Don Quichotte, Grange Park Opera, June 2014Posted on 23 June 2014
In the much-performed Don Quixote ballet (music by Minkus) the Don sees his fantasy Dulcinée as one of a pair of young lovers whom he gracefully helps bring together, and they are the main characters. But in this late Massenet opera the main character is the noble yet delusional Don himself, with Dulcinée as a vivacious young woman who revels in the joys of love.
It ends not with young love, but the death of the Don after his Act IV rejection by Dulcinée, at first laughingly and then, dismissing the guests, with great gentleness (Oui, je souffre votre tristesse). In this production after the guests return to poke fun at the old man, David Stout as Sancho Panza made a terrific entrance condemning them for their insolence, and his Riez, allez, riez du pauvre idéologue (Laugh, go on, laugh at the poor idealist) was heart rending. The musical interlude following this high point leads into the brief Act V where Sancho Panza cares for the Don’s last moments on this earth, and my abiding memory is of Clive Bayley as the sad but noble Don who, despite recovering Dulcinée’s necklace from the Hooray Henrys who purloined it, accedes to fate and makes his final journey … to the land of no return.
Yet there is plenty of action before this point, and Bayley’s strong singing of what is one of the great bass roles in the repertoire was complemented by his fine stage presence evoking a tough and scrawny old bird. Stout and Bayley were gloriously lyrical together, and Bayley’s rendering of the Act II monologue Je suis le chevalier errant was beautifully sung. The production by Charles Edwards, who also did the designs, well lit by Paul Keogan, uses the clever device of a stage within a stage, and I loved the Act IV background for the inner stage showing a newspaper report about Mme Arbell, the first Dulcinée and close friend of Massenet who created roles in several of his operas.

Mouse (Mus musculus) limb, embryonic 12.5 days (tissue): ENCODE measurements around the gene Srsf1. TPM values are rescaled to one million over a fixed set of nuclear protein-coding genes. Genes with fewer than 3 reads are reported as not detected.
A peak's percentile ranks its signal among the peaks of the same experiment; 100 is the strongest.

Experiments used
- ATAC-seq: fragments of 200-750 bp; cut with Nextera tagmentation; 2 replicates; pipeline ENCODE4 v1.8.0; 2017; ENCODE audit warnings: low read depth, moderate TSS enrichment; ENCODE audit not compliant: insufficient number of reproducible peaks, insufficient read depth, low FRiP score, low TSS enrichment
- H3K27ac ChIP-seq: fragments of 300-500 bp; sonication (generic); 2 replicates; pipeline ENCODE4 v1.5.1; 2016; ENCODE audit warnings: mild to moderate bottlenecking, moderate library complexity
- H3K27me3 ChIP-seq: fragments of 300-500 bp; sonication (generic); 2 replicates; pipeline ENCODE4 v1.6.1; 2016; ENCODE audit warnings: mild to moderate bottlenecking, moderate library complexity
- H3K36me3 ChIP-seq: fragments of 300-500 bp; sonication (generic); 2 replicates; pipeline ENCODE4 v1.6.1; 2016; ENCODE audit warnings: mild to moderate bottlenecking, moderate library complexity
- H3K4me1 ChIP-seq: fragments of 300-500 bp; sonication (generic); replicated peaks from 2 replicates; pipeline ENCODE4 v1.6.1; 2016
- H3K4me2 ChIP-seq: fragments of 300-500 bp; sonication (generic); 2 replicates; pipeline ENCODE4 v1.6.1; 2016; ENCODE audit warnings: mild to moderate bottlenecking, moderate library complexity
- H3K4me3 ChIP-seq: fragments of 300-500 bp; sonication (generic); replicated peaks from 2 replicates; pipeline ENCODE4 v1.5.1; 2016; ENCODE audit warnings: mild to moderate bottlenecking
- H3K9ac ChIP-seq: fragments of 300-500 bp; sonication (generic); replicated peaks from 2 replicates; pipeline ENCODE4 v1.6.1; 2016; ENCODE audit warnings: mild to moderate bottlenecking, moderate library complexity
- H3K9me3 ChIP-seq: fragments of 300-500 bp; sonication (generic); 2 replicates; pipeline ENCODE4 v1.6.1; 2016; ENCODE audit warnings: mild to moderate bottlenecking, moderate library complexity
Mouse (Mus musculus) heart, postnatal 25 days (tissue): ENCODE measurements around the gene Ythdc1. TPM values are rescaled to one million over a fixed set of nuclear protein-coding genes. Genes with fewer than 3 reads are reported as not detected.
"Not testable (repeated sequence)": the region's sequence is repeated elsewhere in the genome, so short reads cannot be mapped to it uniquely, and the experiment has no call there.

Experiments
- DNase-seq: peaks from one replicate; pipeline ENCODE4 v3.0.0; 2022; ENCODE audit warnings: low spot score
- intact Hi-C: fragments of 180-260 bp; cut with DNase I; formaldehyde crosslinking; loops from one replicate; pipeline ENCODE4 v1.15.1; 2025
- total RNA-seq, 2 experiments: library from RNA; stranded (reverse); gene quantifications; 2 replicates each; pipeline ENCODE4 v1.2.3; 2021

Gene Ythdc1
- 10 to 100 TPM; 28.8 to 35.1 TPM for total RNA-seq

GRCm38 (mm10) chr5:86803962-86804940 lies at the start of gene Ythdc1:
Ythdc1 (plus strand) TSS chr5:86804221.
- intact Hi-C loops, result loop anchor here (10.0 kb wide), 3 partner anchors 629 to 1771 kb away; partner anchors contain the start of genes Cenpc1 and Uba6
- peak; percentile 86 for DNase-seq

As Dulcinée herself, Sara Fulgoni gave an assertive Carmen-like performance in her striking red dress, but without the tenderness that should emerge, particularly in the final dismissal of the Don. Fine support from the rest of the cast, and excellent musical direction by Renato Balsadonna, who as chorus director of the Royal Opera must surely know that John Lanchbery appropriated some of this music for Kenneth MacMillan’s ballet Manon, along with excerpts from other less well-known Massenet operas.
There are plenty of those, but if this composer’s music can be somewhat uneven, Don Quichotte contains glorious moments, and the performances of Clive Bayley and David Stout fully brought out the drama and emotion of a man whose delusions are finally broken. When the Don finally sees himself as nothing more than a character on a stage of his own invention — as represented by Charles Edwards’ stage within a stage — his life is over.
Performances continue on various dates until July 9 — for details click here.